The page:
A computer is like a sandwich: you can buy it all made, but it is always better when you prepare it yourself. We put in the ingredients we want; in the order we want. It’s our sandwich, the one that really fits us. For a computer, it’s the same. Depending on whether you are an avid player, an office automation aces or a graphic designer, you will not use your computer in the same way. The components you will need to assemble will therefore be different. But setting up a computer is a little more delicate than making a sandwich. In this tutorial, we won’t talk about pickles or mayonnaise, but about CPU, heat pipes, SSD, RAM and many other things! These terms may not tell you anything at the moment but don’t panic, this tutorial is made to remedy them. We will learn together to recognize and choose the components of a computer, before seeing how to assemble them to form this wonderful concentrate of technology that is a PC.

Most users see their computers as a whole mystical thing: A button is pressed, a beep sounds and, oh miracle, a picture appears on the screen, and we can start using it. None of them would dare to rummage inside (not even to clean it up) since for them it is the closest thing to a monster’s lair. The problem is that these users do not strive to learn anything about the composition and functioning of their system and, in the long run, they suffer the most from the consequences of their ignorance.

Nothing further from reality. A computer has the same mysteries that a bag of pipes (shell up, shell down) and the Mount of the same is quite simple. It is the manufacturers themselves who have been in charge over time to facilitate the assembly of components, so making mistakes is complicated (although there will always be those who make them, of course).

Some websites offer you a large number of components to choose yourself. Most of them provide what is called “PC configurators,” i.e., a small program that will help you select your parts. This dramatically simplifies the task. Also, you can choose to receive your computer at home already assembled. This saves time and reduces assembly errors.

Choose the components

Know the essential components of a PC to choose them most appropriately often be a thing of geeks; however, each day more and more people realize that the famous offers of the computer stores are authentic tamanduas of hair, designed in the main as to sell you the computer for your eyes and not your head. The primary user has no idea what the motherboard or graphics card is and its different models, virtues, and defects. These aspects I will deal with in due course in another tutorial that I am writing in parallel with this one. The main thing when buying the components of a computer is to know what we need to make it work. The basics are:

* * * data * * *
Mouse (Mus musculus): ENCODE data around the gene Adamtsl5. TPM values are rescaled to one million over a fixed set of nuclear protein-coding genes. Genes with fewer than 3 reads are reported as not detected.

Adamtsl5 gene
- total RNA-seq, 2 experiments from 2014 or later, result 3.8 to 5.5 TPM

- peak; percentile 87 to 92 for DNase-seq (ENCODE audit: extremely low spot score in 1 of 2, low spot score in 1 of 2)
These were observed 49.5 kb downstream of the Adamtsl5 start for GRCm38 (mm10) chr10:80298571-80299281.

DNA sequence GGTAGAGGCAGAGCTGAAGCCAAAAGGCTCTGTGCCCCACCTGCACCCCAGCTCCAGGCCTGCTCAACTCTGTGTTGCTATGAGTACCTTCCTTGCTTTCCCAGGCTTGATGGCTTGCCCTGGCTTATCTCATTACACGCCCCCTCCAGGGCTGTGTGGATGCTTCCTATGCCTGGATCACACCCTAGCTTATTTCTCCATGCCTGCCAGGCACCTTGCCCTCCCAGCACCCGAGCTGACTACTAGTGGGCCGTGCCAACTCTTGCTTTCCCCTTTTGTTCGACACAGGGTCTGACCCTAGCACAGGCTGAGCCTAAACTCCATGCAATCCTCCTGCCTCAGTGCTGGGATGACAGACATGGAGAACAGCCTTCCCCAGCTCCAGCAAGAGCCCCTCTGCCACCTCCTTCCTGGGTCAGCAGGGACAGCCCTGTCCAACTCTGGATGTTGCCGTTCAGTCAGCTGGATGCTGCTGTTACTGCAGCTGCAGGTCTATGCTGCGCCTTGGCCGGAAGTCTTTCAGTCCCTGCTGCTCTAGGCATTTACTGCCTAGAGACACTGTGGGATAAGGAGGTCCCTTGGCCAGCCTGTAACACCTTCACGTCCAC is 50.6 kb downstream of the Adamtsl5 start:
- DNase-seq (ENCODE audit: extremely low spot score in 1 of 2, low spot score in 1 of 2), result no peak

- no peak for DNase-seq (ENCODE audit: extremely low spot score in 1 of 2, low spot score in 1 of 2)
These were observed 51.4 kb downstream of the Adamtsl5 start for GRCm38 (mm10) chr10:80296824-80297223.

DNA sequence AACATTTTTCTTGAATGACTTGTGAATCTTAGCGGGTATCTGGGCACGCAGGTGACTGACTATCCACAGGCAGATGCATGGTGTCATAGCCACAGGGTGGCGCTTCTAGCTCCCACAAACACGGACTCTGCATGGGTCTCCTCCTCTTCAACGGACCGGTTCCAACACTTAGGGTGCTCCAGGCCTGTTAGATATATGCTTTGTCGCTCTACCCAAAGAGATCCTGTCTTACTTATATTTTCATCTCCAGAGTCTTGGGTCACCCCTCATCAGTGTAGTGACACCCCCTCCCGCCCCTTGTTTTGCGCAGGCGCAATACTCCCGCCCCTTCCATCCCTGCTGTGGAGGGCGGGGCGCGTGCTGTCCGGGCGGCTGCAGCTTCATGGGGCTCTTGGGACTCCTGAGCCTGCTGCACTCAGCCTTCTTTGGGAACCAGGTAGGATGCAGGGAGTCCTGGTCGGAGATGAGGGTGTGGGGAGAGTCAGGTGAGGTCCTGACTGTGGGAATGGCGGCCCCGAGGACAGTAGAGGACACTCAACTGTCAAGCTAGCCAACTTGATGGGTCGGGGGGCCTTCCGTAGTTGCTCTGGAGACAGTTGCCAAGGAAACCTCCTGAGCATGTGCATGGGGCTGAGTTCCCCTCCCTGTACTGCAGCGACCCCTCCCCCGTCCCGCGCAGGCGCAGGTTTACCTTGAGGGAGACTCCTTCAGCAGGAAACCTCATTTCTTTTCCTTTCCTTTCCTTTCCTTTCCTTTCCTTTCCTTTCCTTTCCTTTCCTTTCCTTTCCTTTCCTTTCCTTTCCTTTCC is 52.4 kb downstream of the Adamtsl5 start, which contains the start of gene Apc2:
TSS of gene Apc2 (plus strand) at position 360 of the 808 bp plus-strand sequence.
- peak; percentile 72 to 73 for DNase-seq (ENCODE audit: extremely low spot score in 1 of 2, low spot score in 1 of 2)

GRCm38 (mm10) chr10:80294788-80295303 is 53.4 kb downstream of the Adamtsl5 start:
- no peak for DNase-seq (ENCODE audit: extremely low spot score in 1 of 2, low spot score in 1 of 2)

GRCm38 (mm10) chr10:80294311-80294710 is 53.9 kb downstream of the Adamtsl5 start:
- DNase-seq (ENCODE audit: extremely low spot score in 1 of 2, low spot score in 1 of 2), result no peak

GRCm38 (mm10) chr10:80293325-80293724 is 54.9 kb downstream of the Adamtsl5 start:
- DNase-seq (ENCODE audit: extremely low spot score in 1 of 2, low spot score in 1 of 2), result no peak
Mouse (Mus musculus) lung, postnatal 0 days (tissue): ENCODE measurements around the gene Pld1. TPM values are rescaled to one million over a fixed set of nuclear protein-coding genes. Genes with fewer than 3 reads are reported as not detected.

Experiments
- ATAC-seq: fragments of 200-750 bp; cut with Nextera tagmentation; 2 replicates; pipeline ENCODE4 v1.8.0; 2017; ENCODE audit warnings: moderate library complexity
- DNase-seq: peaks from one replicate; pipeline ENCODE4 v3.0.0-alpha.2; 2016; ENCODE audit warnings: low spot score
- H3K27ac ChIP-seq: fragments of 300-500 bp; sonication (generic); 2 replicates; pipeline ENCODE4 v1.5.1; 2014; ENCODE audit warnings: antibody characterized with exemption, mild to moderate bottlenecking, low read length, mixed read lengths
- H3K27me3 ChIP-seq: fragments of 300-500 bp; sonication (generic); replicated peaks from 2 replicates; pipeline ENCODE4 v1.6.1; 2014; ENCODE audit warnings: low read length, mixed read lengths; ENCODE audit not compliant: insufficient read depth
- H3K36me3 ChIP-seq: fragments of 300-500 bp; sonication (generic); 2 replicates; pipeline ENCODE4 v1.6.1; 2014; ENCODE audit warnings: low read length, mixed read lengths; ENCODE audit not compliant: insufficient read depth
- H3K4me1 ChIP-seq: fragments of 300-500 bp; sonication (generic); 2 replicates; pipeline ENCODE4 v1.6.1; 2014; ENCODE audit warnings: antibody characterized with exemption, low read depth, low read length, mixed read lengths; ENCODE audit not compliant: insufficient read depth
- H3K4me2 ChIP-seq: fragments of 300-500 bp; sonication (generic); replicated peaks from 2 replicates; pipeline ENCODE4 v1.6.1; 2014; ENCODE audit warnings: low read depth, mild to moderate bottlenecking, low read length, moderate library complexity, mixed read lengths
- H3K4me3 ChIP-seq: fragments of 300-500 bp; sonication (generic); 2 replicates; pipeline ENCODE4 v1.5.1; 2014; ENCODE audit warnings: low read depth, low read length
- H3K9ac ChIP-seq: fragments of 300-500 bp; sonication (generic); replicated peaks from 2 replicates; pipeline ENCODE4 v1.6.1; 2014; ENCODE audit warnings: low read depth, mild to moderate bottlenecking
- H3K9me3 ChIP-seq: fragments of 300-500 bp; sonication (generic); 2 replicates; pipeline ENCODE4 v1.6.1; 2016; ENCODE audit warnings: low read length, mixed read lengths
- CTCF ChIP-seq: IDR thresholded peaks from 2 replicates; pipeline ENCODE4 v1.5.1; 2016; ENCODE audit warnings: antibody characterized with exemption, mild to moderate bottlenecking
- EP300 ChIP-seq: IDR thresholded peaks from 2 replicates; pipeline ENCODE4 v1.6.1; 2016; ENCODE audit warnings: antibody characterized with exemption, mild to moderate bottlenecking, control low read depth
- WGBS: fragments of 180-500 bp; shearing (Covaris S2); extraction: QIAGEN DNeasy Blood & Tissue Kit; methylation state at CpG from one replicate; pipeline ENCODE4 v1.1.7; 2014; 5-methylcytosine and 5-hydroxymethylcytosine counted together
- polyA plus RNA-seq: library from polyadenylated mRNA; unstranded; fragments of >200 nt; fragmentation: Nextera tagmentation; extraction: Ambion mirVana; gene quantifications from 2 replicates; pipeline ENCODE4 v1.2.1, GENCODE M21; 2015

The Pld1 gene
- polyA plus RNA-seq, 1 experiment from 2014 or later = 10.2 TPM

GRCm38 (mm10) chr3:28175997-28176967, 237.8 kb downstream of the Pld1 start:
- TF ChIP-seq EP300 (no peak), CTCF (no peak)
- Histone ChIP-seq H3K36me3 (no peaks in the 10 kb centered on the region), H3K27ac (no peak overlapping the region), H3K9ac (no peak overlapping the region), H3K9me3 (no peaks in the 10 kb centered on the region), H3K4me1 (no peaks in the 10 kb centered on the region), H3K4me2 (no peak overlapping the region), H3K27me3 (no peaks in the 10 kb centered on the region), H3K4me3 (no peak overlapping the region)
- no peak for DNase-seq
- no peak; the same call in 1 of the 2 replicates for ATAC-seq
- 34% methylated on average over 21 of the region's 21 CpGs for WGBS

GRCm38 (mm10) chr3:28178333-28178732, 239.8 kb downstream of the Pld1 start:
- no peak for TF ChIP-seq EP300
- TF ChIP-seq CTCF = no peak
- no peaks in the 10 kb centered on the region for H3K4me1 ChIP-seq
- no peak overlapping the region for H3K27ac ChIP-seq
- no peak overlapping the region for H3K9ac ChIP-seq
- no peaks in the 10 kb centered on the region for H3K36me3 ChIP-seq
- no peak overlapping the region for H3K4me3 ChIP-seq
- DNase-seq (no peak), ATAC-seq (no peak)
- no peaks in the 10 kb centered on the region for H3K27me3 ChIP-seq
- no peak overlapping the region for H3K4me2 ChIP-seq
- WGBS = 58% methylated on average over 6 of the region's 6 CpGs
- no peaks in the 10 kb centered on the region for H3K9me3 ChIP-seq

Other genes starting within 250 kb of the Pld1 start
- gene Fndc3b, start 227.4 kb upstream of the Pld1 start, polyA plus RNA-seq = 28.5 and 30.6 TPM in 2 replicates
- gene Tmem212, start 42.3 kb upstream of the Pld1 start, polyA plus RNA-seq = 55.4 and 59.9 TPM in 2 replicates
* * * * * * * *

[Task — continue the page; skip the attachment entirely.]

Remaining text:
• A processor (CPU, Central Processing Unit)
  • A baseboard is compatible with the processor we want (MB, Motherboard).
  • Memory RAM compatible with the board (RAM, Random Access Memory).
  • Graphics card compatible with the motherboard (VGA).
  • Hard Disk Drive.
  • A DVD reader and recorder
  • A power supply Unit.
  • A box or housing.

With these essential elements, we could already have a PC. The monitor, keyboard, and mouse would be missing, of course, but these do not fall within the scope of this tutorial. The floppy disk is not included since it has long since ceased to be useful.

When configuring the composition of what our new computer will be, it must be kept in mind that it has to be as balanced as possible. If we put a wild processor on it but a small graphics card, we will not move the games because we will have a bottleneck in which the VGA will not give more of itself and will slow down the whole system (this is the most common configuration of the computer stores). It is, therefore, necessary for us to be very clear what we are going to devote our computer to:

  • Video editing: CPU Media-High (best two if you can), VGA media, RAM high-very high.
  • Office applications: CPU media, low VGA (or integrated into MB), RAM media.
  • Games: CPU Media-High, VGA media-high, RAM media.
  • Graphic design: high-very high CPU (best two if you can), high-very high VGA, high-very high RAM.

Of course, these terms are absolute, and no one has at home 3 PC dedicated each to a different activity, so (and curious as it may seem) the configuration that best suits most basic needs of a common user is that of games. Another issue that many users raise is the technological cycle of computer hardware (referred to as “within six months my computer is outdated”). It is true that manufacturers are involved in a dynamic of Savage competitiveness, but well-chosen components, these would allow our computer to last easily, without losing many performances, about two years. We would also like to make it clear that we are absolutely against branded machines, whether they have branded computers (HP or Carrefour). Apart from paying the premium for the brand, an assembler will use components that try to be as stable as possible and do not allow the user to upset them (for obvious reasons) or squeeze them. If you are planning to buy a brand-name Computer, be prepared to drop a good stream of money for a medium-low configuration or an even more jumbo jet for a (supposedly) high-end configuration.

Finally, here it comes the budget. Many people believe that in computer science they give hard for pesetas and that for 600€ you can buy the latest model computer. Get that idea out of your head: a current PC in typical configuration costs around€ 900 without including monitor, mouse and keyboard.